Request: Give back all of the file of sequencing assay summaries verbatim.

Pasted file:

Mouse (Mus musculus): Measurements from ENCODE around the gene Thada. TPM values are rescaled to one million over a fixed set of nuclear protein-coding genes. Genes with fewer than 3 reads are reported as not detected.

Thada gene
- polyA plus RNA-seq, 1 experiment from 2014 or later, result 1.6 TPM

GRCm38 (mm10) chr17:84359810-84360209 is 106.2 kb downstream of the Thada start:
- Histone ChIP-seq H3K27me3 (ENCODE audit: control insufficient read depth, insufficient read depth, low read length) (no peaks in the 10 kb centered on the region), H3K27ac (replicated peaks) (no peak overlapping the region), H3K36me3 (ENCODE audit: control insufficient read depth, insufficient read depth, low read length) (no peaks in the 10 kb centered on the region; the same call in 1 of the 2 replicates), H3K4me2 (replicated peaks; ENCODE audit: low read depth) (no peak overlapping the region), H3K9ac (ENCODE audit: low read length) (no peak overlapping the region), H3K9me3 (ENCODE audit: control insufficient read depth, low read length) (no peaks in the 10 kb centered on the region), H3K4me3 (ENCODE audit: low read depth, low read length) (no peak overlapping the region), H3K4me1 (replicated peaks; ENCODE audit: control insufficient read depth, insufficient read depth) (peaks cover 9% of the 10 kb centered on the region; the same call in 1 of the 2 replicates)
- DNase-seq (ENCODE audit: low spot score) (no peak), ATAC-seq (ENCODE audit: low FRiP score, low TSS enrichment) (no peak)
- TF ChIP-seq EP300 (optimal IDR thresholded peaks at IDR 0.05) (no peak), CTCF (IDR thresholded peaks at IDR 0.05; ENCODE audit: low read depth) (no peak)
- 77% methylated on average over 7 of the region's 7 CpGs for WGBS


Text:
Mouse (Mus musculus): Measurements from ENCODE around the gene Thada. TPM values are rescaled to one million over a fixed set of nuclear protein-coding genes. Genes with fewer than 3 reads are reported as not detected.

Thada gene
- polyA plus RNA-seq, 1 experiment from 2014 or later, result 1.6 TPM

GRCm38 (mm10) chr17:84359810-84360209 is 106.2 kb downstream of the Thada start:
- Histone ChIP-seq H3K27me3 (ENCODE audit: control insufficient read depth, insufficient read depth, low read length) (no peaks in the 10 kb centered on the region), H3K27ac (replicated peaks) (no peak overlapping the region), H3K36me3 (ENCODE audit: control insufficient read depth, insufficient read depth, low read length) (no peaks in the 10 kb centered on the region; the same call in 1 of the 2 replicates), H3K4me2 (replicated peaks; ENCODE audit: low read depth) (no peak overlapping the region), H3K9ac (ENCODE audit: low read length) (no peak overlapping the region), H3K9me3 (ENCODE audit: control insufficient read depth, low read length) (no peaks in the 10 kb centered on the region), H3K4me3 (ENCODE audit: low read depth, low read length) (no peak overlapping the region), H3K4me1 (replicated peaks; ENCODE audit: control insufficient read depth, insufficient read depth) (peaks cover 9% of the 10 kb centered on the region; the same call in 1 of the 2 replicates)
- DNase-seq (ENCODE audit: low spot score) (no peak), ATAC-seq (ENCODE audit: low FRiP score, low TSS enrichment) (no peak)
- TF ChIP-seq EP300 (optimal IDR thresholded peaks at IDR 0.05) (no peak), CTCF (IDR thresholded peaks at IDR 0.05; ENCODE audit: low read depth) (no peak)
- 77% methylated on average over 7 of the region's 7 CpGs for WGBS